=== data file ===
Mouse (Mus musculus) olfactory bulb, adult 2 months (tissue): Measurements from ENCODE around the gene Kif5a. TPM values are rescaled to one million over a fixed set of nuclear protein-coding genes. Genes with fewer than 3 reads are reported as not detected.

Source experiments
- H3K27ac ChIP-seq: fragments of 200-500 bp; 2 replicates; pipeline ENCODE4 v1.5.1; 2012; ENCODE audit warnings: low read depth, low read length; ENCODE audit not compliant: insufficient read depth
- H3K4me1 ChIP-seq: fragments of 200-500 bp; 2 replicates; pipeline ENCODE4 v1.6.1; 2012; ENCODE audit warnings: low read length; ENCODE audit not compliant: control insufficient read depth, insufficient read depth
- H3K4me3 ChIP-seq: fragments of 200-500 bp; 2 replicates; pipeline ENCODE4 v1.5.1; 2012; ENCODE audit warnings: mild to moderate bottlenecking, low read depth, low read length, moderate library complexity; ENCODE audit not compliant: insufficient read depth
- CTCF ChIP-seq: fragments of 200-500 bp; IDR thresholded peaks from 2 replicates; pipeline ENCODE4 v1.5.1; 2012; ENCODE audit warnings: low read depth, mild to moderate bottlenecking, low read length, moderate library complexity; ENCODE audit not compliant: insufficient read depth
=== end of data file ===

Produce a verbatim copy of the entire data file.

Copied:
Mouse (Mus musculus) olfactory bulb, adult 2 months (tissue): Measurements from ENCODE around the gene Kif5a. TPM values are rescaled to one million over a fixed set of nuclear protein-coding genes. Genes with fewer than 3 reads are reported as not detected.

Source experiments
- H3K27ac ChIP-seq: fragments of 200-500 bp; 2 replicates; pipeline ENCODE4 v1.5.1; 2012; ENCODE audit warnings: low read depth, low read length; ENCODE audit not compliant: insufficient read depth
- H3K4me1 ChIP-seq: fragments of 200-500 bp; 2 replicates; pipeline ENCODE4 v1.6.1; 2012; ENCODE audit warnings: low read length; ENCODE audit not compliant: control insufficient read depth, insufficient read depth
- H3K4me3 ChIP-seq: fragments of 200-500 bp; 2 replicates; pipeline ENCODE4 v1.5.1; 2012; ENCODE audit warnings: mild to moderate bottlenecking, low read depth, low read length, moderate library complexity; ENCODE audit not compliant: insufficient read depth
- CTCF ChIP-seq: fragments of 200-500 bp; IDR thresholded peaks from 2 replicates; pipeline ENCODE4 v1.5.1; 2012; ENCODE audit warnings: low read depth, mild to moderate bottlenecking, low read length, moderate library complexity; ENCODE audit not compliant: insufficient read depth